WWF UK Blog  

Don’t fence me in

 

I’m conflicted. Confused. Uncertain. Really not sure what to think.

Zoos. I really like going to them. The animals in them are the reason I got interested in all this conservation lark in the first place, so I love going to see them, up close and personal. But are zoos a good thing, or not? There’s an official WWF view on captive breeding and the role of zoos, but here’s where I’m at personally…

I recently stayed overnight in the new safari-style lodges at Whipsnade Zoo in Bedfordshire. We got to hear and see the animals when all the other visitors had gone home, feed them breakfast, and get a better idea for how life is for them.

Some look pretty happy, especially the wolverines when they got fed some dead baby chicks (zoos in the UK aren’t allowed to feed animals live food). But others, like the stunning Amur tiger circling her cage over and over, looked pretty darn miserable.

I know inferring that animals can have human emotions (called anthropomorphism) is a mistake for almost all but the most intelligent animals, but I can’t help thinking they’d be much better off out there in the wild. As long as that wild was not under serious threat.

I’m not an animal welfare campaigner really, I eat meat and wear leather (shoes mainly!). But it worries me when I see what look to me like unhappy animals in zoos. Just look at the baby giraffe here.

giraffe photoBaby giraffe at Whipsnade Zoo © Neil Gunn


A truly beautiful animal, behind bars. Is keeping him in the zoo for people to come and see inspiring new conservationists and animal lovers, and helping preserve endangered species, or is it just entertainment for its own sake, and damaging to the animals?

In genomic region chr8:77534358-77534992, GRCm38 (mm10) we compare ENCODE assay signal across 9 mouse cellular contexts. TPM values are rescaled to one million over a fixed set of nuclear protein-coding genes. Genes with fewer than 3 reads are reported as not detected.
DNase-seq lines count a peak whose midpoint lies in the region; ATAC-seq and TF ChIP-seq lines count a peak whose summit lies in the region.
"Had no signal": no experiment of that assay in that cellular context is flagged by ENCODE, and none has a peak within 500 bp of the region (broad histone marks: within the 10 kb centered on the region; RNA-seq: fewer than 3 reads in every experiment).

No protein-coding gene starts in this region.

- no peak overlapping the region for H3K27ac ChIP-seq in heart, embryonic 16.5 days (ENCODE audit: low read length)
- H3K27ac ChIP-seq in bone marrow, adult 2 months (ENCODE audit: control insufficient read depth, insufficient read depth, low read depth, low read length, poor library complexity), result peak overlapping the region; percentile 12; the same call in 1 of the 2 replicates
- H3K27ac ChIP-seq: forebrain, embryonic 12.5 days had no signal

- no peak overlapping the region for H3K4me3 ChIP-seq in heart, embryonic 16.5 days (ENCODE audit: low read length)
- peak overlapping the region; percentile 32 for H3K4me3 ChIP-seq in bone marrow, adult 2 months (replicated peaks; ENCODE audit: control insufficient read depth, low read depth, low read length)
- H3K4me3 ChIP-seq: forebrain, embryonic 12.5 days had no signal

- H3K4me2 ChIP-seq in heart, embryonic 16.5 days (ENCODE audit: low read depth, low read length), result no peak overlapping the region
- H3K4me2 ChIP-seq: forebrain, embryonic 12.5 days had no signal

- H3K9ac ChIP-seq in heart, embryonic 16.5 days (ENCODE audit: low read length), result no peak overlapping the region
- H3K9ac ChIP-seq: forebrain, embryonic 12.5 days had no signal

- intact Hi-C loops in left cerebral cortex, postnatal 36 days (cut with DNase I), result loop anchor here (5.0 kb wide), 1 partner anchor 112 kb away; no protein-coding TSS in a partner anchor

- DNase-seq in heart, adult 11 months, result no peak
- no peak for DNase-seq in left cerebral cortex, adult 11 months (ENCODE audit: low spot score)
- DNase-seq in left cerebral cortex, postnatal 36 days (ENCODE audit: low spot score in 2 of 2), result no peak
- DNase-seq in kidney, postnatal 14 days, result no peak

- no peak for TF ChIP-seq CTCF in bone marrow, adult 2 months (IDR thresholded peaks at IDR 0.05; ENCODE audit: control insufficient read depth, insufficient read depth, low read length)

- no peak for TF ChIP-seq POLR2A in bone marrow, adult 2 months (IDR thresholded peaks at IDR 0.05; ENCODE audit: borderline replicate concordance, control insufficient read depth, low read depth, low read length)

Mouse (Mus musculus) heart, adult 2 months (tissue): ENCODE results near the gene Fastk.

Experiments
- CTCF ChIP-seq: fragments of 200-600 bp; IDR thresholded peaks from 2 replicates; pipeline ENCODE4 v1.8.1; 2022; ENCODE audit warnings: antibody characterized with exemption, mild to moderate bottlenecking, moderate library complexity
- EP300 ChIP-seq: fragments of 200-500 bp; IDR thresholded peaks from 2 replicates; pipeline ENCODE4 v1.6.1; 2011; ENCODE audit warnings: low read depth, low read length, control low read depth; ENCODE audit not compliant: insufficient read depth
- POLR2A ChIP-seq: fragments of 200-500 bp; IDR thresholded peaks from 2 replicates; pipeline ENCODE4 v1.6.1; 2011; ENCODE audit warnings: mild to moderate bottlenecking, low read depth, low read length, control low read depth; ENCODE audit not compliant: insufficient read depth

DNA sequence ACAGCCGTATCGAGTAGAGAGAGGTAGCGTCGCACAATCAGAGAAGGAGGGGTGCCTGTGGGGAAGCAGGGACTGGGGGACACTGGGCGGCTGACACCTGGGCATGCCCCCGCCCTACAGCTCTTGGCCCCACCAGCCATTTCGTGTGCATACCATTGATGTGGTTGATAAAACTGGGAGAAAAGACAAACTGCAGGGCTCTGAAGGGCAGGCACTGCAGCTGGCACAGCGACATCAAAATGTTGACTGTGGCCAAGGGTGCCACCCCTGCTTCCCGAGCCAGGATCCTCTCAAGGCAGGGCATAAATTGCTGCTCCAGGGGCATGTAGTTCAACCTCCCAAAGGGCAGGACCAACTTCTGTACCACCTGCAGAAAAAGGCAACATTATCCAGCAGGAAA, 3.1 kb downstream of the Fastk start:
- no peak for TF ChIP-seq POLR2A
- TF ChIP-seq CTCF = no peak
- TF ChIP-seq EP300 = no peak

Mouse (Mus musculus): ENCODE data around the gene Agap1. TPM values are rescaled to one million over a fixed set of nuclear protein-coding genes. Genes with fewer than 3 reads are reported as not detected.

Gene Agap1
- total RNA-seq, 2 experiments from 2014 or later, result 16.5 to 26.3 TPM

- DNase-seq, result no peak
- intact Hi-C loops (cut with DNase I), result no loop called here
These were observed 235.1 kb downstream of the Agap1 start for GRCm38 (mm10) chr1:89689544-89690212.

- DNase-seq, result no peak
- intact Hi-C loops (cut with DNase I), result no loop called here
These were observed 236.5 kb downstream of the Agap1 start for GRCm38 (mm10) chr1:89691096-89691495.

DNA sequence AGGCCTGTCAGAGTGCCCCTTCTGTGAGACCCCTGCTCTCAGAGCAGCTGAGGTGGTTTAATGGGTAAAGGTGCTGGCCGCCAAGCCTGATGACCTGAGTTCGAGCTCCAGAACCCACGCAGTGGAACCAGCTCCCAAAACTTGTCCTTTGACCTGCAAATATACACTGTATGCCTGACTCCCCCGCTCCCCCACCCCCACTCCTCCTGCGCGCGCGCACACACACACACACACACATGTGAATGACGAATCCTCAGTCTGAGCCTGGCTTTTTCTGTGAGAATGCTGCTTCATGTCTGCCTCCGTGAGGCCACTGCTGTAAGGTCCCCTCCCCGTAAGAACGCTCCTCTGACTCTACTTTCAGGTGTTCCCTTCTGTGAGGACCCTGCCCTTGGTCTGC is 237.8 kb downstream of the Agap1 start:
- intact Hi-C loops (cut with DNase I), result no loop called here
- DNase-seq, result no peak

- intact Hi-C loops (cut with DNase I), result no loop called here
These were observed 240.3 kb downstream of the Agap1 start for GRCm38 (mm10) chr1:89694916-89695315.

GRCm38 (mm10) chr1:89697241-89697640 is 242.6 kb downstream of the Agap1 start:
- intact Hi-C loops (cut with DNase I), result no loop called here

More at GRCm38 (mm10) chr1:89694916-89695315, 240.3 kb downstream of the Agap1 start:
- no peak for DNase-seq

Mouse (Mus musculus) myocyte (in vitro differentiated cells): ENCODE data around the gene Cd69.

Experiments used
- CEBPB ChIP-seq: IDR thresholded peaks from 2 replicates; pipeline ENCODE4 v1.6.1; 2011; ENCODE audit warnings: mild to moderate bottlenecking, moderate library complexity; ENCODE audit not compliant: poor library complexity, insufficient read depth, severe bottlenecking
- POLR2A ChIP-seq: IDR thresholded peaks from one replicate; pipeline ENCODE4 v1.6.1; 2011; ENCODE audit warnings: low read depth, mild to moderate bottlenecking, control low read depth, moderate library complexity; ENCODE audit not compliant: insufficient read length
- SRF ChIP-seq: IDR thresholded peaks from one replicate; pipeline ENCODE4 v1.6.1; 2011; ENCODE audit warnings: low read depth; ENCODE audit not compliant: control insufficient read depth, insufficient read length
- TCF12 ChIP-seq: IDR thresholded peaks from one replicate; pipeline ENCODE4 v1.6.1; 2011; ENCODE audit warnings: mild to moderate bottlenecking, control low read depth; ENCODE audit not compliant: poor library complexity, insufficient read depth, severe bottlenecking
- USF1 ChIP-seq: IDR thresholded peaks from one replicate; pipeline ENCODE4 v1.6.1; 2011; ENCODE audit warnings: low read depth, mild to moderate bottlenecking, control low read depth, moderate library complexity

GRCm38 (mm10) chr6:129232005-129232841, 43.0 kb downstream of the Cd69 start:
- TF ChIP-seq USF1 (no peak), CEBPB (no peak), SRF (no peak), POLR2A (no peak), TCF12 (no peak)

For me the answer is in the Red List – a list of animals under threat across the world, which the IUCN publishes with input from lots of conservation researchers and organisations (including WWF).

The rate at which animal species are being lost is truly scary. It means we have to do all we can to protect and preserve the ones that are still around, and I think that zoos play an important part in that.

It’s hard to relate to an animal, and see the value in having it alive, until you can see one for yourself. David Attenborough and all the other great natural history documentary makers do a good job of showing us the wonders of nature in their TV shows, but for me nothing beats the real thing.

So my trip to the zoo has left me more inspired than ever to help these wonderful animals in the wild places they originally live – so that people in the future get to see them for real, and not just in films and documentaries.

For me, the trade-off is worth it. Get kids interested in real wild animals, by letting them really see them, really smell them and nearly touch them.

I just wish the animals in the cages in the zoos knew what a wonderful thing they were doing.

This post has been tagged:

Related posts


Comments